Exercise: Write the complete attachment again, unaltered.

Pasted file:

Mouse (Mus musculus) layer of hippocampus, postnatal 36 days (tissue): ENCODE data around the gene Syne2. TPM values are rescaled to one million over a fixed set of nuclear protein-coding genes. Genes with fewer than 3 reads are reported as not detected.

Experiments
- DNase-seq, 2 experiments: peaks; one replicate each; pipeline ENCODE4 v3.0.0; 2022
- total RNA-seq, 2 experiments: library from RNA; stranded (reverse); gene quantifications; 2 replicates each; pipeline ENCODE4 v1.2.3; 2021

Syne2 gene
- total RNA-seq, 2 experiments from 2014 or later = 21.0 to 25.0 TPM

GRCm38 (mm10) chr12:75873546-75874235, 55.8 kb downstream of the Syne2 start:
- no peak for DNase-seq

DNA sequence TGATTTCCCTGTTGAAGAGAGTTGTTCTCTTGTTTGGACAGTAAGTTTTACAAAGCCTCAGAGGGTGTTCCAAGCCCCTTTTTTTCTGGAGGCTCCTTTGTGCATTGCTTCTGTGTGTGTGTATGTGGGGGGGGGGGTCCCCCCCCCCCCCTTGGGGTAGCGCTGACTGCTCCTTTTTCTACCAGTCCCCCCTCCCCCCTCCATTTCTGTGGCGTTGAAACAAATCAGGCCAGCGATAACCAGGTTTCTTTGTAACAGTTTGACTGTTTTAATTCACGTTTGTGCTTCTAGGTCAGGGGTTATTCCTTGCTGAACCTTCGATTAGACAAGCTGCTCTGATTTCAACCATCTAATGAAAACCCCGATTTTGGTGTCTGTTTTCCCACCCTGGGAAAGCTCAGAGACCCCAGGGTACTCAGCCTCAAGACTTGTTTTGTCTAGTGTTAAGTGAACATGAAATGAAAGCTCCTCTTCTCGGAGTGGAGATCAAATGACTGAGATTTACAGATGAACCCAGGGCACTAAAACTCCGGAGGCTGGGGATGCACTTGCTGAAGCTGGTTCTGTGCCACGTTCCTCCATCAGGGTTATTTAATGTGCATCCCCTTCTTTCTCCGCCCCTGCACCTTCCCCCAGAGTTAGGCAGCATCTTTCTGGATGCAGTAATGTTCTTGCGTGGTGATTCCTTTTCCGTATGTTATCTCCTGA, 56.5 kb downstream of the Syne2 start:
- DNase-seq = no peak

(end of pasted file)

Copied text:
Mouse (Mus musculus) layer of hippocampus, postnatal 36 days (tissue): ENCODE data around the gene Syne2. TPM values are rescaled to one million over a fixed set of nuclear protein-coding genes. Genes with fewer than 3 reads are reported as not detected.

Experiments
- DNase-seq, 2 experiments: peaks; one replicate each; pipeline ENCODE4 v3.0.0; 2022
- total RNA-seq, 2 experiments: library from RNA; stranded (reverse); gene quantifications; 2 replicates each; pipeline ENCODE4 v1.2.3; 2021

Syne2 gene
- total RNA-seq, 2 experiments from 2014 or later = 21.0 to 25.0 TPM

GRCm38 (mm10) chr12:75873546-75874235, 55.8 kb downstream of the Syne2 start:
- no peak for DNase-seq

DNA sequence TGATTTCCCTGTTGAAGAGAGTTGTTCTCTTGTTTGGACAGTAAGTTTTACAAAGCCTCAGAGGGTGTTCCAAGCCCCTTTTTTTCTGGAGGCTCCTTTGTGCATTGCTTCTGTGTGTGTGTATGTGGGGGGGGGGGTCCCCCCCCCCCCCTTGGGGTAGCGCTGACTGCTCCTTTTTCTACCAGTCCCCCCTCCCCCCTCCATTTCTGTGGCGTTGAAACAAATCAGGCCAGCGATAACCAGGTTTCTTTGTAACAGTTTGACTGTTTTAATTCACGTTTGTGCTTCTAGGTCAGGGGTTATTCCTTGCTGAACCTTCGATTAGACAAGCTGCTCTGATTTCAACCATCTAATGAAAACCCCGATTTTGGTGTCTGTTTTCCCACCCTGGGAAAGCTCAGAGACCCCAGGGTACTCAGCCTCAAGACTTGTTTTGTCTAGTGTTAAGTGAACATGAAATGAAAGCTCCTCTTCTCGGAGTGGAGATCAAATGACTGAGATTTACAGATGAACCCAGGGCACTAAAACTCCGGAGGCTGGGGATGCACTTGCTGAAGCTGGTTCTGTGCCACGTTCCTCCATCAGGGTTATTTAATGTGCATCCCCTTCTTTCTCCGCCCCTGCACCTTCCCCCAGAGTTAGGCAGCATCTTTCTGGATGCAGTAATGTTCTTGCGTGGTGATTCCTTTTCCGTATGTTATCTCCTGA, 56.5 kb downstream of the Syne2 start:
- DNase-seq = no peak